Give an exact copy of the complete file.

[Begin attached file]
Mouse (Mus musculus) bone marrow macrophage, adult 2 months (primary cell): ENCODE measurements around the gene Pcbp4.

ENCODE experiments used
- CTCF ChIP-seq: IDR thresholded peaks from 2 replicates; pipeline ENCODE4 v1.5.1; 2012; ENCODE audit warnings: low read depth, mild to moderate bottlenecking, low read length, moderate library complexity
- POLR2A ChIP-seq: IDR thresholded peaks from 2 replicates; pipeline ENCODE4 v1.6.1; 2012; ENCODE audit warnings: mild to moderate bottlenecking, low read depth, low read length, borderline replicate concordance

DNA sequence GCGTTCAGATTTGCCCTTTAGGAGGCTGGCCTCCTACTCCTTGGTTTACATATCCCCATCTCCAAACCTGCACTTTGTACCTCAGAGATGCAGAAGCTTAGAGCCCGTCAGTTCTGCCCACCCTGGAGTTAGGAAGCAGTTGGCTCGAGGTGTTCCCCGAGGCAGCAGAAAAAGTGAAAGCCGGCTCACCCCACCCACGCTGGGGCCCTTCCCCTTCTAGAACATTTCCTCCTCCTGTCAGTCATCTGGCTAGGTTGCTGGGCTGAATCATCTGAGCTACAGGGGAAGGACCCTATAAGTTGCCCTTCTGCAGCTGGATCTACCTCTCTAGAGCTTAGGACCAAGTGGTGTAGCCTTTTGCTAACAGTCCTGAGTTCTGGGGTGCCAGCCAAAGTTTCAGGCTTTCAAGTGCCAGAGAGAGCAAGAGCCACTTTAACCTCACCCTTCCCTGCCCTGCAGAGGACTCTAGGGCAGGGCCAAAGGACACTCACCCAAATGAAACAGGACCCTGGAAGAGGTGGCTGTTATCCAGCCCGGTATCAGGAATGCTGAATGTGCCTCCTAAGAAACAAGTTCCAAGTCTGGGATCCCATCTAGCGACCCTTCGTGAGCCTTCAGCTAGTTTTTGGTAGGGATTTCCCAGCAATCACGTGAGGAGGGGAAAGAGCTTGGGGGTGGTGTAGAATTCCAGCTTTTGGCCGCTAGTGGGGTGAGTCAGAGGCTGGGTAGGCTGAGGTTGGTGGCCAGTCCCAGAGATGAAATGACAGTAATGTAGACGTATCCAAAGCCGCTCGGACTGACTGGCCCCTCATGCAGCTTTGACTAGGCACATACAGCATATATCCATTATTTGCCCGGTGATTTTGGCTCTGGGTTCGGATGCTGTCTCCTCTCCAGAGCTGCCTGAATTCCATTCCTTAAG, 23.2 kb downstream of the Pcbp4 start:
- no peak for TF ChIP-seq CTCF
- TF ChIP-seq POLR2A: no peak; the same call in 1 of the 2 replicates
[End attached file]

Mouse (Mus musculus) bone marrow macrophage, adult 2 months (primary cell): ENCODE measurements around the gene Pcbp4.

ENCODE experiments used
- CTCF ChIP-seq: IDR thresholded peaks from 2 replicates; pipeline ENCODE4 v1.5.1; 2012; ENCODE audit warnings: low read depth, mild to moderate bottlenecking, low read length, moderate library complexity
- POLR2A ChIP-seq: IDR thresholded peaks from 2 replicates; pipeline ENCODE4 v1.6.1; 2012; ENCODE audit warnings: mild to moderate bottlenecking, low read depth, low read length, borderline replicate concordance

DNA sequence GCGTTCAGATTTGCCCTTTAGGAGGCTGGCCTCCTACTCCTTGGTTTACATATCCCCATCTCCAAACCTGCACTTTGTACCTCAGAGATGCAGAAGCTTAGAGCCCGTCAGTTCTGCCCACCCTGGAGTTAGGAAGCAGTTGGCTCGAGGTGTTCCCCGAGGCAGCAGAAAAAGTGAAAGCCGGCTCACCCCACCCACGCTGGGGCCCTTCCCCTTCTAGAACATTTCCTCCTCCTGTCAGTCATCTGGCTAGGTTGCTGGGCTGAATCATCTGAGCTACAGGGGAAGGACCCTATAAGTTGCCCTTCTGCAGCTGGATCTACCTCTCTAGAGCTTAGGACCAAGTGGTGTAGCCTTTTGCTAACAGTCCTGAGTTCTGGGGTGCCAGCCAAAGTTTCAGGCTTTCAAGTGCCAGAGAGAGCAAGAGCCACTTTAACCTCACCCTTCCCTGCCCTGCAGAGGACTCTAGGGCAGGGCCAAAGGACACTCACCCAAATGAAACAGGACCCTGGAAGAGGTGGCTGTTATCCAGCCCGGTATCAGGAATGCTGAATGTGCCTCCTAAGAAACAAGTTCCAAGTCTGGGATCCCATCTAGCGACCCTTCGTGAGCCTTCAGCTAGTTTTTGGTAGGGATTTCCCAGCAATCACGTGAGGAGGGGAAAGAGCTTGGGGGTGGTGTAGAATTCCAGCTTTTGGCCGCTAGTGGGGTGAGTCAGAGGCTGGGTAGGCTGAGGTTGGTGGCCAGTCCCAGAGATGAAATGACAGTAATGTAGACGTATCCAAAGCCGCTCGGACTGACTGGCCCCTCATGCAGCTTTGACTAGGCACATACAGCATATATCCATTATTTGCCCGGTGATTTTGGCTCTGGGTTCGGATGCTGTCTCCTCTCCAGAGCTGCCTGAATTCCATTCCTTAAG, 23.2 kb downstream of the Pcbp4 start:
- no peak for TF ChIP-seq CTCF
- TF ChIP-seq POLR2A: no peak; the same call in 1 of the 2 replicates